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5 of the Biggest Insights I’ve learned in My Work as a Performance Lifestyle Advisor

In 15 years as a lifestyle-based, performance coach, what are some of the biggest insights I’ve learned?

Here they are…

  1. It doesn’t matter what business you’re in, as long as you don’t have enough time and space to renew your personal energy, you will struggle with constant fatigue that undermines everything.
  2. It’s essential to understand energy better, learn how to and maintain a bigger balance of energy than you’re spending.
  3. Once you have a balance of energy to work with, you can now manage your personal energy in a skilled way, only now, proactively, instead of reactively, so that you have the energy you need when you need it.
  4. This “position of strength” enables you to periodize your energy use in a productive way that is structured flexible, and sustainable.
  5. To sustain energy you must come to terms with your present situation, what it really means to focus and have enough support.

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A Personal Story About Fatigue Part I

In the late 80’s and 90’s; I went from being a gym owner, trainer, and health seminar speaker, to becoming an Internet entrepreneur. For ten long and relentless years, my lifestyle underwent a radical transformation in the wrong direction and unfortunately so did my body.

I started the decade fit, vital, and strong; I ended overwhelmed, exhausted, and overweight even though I knew volumes about nutrition and fitness. The pace of my work life far outpaced my ability to take care of myself. Living with a chronic energy deficit led to overeating and inactivity, an inability to perform well, and health complications.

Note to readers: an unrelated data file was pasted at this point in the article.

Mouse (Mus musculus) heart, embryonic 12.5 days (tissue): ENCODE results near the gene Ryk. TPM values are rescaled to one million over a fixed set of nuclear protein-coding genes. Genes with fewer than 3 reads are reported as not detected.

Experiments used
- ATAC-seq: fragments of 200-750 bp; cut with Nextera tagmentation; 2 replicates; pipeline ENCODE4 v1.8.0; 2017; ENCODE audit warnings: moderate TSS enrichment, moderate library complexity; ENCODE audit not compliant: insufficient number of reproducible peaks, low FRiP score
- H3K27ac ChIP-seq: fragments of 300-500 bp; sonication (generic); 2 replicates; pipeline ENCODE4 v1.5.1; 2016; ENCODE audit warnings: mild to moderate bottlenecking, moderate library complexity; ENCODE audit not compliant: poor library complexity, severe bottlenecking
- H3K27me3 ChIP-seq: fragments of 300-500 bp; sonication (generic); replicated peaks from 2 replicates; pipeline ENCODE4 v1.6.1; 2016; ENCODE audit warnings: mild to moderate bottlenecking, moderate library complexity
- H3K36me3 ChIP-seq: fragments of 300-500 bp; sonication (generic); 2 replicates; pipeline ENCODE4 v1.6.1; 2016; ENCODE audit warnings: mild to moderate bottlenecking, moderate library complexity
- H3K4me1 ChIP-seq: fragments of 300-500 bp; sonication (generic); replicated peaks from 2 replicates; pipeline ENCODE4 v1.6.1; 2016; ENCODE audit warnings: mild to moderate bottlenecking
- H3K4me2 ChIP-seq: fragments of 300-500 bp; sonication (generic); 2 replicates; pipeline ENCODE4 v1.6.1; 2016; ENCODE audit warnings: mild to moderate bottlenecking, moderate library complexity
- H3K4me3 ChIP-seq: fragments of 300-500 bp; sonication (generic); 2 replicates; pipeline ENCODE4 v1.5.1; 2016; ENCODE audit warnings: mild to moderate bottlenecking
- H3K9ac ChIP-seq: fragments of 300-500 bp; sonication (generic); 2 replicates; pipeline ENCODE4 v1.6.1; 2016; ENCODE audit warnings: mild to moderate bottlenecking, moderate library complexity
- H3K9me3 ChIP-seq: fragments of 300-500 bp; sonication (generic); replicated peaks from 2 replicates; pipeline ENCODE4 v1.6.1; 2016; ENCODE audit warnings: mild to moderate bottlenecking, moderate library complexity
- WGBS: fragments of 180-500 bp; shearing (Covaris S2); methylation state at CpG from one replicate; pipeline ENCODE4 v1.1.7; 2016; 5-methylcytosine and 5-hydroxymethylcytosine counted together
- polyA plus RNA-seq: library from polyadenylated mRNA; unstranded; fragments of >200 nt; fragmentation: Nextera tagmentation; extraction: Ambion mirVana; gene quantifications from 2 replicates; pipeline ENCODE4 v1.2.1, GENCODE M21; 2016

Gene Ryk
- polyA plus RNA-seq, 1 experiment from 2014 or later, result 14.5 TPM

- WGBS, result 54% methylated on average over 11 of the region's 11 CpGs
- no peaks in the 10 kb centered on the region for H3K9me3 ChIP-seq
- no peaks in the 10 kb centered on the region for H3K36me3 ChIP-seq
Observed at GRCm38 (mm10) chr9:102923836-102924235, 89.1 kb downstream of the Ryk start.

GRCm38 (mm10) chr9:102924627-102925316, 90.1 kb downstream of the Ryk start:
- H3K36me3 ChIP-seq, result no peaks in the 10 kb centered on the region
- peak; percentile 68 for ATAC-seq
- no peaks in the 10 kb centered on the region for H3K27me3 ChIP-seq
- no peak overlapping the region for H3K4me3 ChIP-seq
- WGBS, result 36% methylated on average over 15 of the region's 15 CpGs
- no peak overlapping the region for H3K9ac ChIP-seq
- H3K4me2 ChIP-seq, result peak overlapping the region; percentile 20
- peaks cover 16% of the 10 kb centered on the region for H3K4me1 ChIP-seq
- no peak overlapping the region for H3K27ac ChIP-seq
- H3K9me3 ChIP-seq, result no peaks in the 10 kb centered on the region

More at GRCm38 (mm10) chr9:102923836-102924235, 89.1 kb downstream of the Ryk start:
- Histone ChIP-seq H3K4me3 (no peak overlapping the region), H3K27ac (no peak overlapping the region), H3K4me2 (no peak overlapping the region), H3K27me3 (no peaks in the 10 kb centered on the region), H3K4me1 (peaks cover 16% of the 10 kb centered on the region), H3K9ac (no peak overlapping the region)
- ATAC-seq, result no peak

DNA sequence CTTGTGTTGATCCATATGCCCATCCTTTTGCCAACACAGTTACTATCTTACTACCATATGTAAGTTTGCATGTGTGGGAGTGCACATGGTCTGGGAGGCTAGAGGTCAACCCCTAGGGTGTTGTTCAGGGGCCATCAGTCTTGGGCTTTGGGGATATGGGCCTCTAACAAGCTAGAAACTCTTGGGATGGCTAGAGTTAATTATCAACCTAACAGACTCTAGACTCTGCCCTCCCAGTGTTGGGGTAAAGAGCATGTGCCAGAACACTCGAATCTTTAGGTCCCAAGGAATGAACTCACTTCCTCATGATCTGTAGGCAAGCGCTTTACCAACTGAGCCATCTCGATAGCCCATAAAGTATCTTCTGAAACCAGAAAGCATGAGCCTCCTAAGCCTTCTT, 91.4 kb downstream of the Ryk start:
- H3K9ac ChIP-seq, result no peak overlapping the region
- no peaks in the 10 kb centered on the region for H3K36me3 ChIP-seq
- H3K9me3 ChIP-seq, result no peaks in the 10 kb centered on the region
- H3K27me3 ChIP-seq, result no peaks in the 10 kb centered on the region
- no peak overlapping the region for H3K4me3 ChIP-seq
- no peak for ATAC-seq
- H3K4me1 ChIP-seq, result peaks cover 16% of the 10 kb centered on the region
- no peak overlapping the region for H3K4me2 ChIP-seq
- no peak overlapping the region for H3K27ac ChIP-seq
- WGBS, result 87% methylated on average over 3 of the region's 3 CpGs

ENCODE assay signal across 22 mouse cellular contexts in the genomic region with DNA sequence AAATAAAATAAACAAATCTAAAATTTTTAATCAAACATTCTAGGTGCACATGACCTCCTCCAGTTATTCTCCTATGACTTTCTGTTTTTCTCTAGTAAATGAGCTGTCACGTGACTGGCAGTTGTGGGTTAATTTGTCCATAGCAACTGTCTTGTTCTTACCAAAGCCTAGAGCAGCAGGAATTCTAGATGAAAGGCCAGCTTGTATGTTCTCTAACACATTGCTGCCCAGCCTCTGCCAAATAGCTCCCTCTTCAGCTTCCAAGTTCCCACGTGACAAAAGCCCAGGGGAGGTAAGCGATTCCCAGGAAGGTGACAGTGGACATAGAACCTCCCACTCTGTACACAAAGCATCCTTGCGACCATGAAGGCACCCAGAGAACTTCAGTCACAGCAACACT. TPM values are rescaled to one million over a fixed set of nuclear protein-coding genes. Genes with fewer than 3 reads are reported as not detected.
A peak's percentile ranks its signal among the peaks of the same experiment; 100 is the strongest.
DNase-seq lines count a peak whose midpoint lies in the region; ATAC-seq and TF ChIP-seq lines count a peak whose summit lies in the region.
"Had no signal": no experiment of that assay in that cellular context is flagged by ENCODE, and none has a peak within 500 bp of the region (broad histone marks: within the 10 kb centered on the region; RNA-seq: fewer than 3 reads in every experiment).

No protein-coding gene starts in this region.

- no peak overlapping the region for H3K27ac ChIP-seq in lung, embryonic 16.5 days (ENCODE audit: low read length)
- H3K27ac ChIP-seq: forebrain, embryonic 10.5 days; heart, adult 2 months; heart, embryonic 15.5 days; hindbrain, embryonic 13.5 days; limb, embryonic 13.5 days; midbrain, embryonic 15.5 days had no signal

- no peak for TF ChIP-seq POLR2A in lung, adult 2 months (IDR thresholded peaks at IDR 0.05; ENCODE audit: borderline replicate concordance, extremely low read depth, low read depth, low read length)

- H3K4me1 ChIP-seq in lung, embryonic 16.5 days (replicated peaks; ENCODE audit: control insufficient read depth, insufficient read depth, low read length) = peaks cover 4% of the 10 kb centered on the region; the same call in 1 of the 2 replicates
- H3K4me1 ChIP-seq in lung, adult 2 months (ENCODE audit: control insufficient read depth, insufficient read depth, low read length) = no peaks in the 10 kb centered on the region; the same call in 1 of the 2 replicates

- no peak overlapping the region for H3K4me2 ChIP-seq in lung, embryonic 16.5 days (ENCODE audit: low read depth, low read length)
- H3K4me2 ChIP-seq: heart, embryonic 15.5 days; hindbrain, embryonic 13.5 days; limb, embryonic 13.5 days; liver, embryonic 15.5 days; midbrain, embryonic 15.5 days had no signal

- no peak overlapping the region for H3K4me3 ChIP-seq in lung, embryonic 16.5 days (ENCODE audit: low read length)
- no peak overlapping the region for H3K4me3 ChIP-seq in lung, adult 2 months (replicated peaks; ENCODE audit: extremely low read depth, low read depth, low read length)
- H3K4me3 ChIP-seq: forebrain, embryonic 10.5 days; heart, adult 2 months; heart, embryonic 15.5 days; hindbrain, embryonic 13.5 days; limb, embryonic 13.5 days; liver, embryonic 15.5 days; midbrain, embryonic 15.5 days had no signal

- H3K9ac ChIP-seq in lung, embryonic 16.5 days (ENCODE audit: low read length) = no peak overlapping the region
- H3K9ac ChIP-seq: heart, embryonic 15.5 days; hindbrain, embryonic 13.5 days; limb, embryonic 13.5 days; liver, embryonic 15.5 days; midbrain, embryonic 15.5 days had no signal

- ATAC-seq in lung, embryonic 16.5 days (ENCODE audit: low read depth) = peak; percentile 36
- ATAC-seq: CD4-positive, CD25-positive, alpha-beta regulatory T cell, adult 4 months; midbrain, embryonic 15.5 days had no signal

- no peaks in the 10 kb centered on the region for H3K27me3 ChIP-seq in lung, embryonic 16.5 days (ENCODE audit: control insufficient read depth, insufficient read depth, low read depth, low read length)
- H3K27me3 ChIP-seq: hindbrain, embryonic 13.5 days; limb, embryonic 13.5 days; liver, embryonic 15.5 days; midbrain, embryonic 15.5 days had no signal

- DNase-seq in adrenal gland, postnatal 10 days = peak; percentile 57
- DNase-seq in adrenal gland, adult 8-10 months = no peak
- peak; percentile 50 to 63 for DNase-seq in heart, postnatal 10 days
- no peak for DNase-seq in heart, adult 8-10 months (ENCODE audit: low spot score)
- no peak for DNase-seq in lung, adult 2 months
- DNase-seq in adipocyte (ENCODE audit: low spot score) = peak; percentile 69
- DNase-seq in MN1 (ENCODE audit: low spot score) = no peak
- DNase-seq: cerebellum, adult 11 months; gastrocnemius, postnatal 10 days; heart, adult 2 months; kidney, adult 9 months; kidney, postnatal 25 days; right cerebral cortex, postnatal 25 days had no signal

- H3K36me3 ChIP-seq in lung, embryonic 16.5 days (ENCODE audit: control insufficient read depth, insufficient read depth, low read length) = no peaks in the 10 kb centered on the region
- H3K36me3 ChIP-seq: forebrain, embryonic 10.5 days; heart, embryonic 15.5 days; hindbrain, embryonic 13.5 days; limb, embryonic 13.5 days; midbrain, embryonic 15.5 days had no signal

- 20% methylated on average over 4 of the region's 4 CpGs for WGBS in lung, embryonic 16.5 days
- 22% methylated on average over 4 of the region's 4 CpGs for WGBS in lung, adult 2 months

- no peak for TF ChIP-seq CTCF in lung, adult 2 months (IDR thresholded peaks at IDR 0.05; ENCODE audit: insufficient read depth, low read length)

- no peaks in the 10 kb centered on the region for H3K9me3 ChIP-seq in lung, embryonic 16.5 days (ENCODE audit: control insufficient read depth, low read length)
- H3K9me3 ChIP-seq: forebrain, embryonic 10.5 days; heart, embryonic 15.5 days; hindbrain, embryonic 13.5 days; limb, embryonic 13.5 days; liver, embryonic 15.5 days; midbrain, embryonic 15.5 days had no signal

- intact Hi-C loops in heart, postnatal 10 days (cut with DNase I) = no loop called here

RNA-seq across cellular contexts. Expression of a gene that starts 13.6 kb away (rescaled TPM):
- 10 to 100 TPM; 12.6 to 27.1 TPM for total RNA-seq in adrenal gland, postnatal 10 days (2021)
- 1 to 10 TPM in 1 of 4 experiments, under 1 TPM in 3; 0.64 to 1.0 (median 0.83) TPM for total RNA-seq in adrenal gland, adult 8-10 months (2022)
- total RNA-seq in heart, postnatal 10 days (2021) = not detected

Despite eating relatively “healthy” and exercising fairly regularly I remained on a “downward trend,” fatigued, and progressively more overweight. Week after week, I contemplated how I would change my life – but I kept moving forward tirelessly – over-engaging and taking on more and more to overcome what I thought were “motivational,” or “psychological” issues, (well maybe there was some of that) but wasn’t.

I had everything going on but was barely hanging on, either far too busy or just too worn out to make the changes I knew needed to be made but couldn’t quite put my finger on. I was keeping commitments to everyone, but myself. I felt stuck. I spiraled down and eventually couldn’t take it anymore.

At 30 years old, I was fat, fatigued, and burnt-out and given my prior career experience that was hard to accept. It wasn’t until the dot-com crash of 2000 eventually lead to my personal crash late that same year, when I finally said enough; “it’s time for a better way.” I needed to set up a lifestyle that was balanced and healthy, amidst the high-achieving life I tended to live.

That was my first real bout with burnout, and it’s consequences, and it would not be my last.

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